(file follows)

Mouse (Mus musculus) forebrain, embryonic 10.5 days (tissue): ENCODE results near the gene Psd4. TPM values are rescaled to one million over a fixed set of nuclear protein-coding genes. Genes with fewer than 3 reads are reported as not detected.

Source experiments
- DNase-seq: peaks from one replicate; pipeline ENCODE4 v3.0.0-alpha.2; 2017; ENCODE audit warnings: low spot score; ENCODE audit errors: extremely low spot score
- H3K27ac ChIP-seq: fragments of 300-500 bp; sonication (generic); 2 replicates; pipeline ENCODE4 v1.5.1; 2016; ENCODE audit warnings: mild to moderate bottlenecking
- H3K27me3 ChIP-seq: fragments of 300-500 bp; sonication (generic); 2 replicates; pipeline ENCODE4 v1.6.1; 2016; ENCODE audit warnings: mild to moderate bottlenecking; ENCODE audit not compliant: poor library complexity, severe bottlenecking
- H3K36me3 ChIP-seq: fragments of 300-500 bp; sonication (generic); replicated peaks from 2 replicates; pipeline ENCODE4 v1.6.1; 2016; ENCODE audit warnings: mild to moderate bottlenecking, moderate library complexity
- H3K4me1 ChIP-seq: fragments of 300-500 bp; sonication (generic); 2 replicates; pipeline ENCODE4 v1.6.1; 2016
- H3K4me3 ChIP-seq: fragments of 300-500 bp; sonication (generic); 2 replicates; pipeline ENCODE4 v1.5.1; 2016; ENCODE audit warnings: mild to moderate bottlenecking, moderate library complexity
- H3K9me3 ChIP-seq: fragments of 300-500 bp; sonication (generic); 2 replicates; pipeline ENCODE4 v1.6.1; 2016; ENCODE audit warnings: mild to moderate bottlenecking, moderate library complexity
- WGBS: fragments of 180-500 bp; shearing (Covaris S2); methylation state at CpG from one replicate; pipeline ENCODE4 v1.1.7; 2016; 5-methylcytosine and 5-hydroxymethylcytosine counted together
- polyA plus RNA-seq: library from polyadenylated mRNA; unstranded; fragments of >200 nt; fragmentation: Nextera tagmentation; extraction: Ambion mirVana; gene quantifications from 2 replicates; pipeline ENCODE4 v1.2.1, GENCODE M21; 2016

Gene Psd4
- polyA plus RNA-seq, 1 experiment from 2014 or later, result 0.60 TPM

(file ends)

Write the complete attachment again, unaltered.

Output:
Mouse (Mus musculus) forebrain, embryonic 10.5 days (tissue): ENCODE results near the gene Psd4. TPM values are rescaled to one million over a fixed set of nuclear protein-coding genes. Genes with fewer than 3 reads are reported as not detected.

Source experiments
- DNase-seq: peaks from one replicate; pipeline ENCODE4 v3.0.0-alpha.2; 2017; ENCODE audit warnings: low spot score; ENCODE audit errors: extremely low spot score
- H3K27ac ChIP-seq: fragments of 300-500 bp; sonication (generic); 2 replicates; pipeline ENCODE4 v1.5.1; 2016; ENCODE audit warnings: mild to moderate bottlenecking
- H3K27me3 ChIP-seq: fragments of 300-500 bp; sonication (generic); 2 replicates; pipeline ENCODE4 v1.6.1; 2016; ENCODE audit warnings: mild to moderate bottlenecking; ENCODE audit not compliant: poor library complexity, severe bottlenecking
- H3K36me3 ChIP-seq: fragments of 300-500 bp; sonication (generic); replicated peaks from 2 replicates; pipeline ENCODE4 v1.6.1; 2016; ENCODE audit warnings: mild to moderate bottlenecking, moderate library complexity
- H3K4me1 ChIP-seq: fragments of 300-500 bp; sonication (generic); 2 replicates; pipeline ENCODE4 v1.6.1; 2016
- H3K4me3 ChIP-seq: fragments of 300-500 bp; sonication (generic); 2 replicates; pipeline ENCODE4 v1.5.1; 2016; ENCODE audit warnings: mild to moderate bottlenecking, moderate library complexity
- H3K9me3 ChIP-seq: fragments of 300-500 bp; sonication (generic); 2 replicates; pipeline ENCODE4 v1.6.1; 2016; ENCODE audit warnings: mild to moderate bottlenecking, moderate library complexity
- WGBS: fragments of 180-500 bp; shearing (Covaris S2); methylation state at CpG from one replicate; pipeline ENCODE4 v1.1.7; 2016; 5-methylcytosine and 5-hydroxymethylcytosine counted together
- polyA plus RNA-seq: library from polyadenylated mRNA; unstranded; fragments of >200 nt; fragmentation: Nextera tagmentation; extraction: Ambion mirVana; gene quantifications from 2 replicates; pipeline ENCODE4 v1.2.1, GENCODE M21; 2016

Gene Psd4
- polyA plus RNA-seq, 1 experiment from 2014 or later, result 0.60 TPM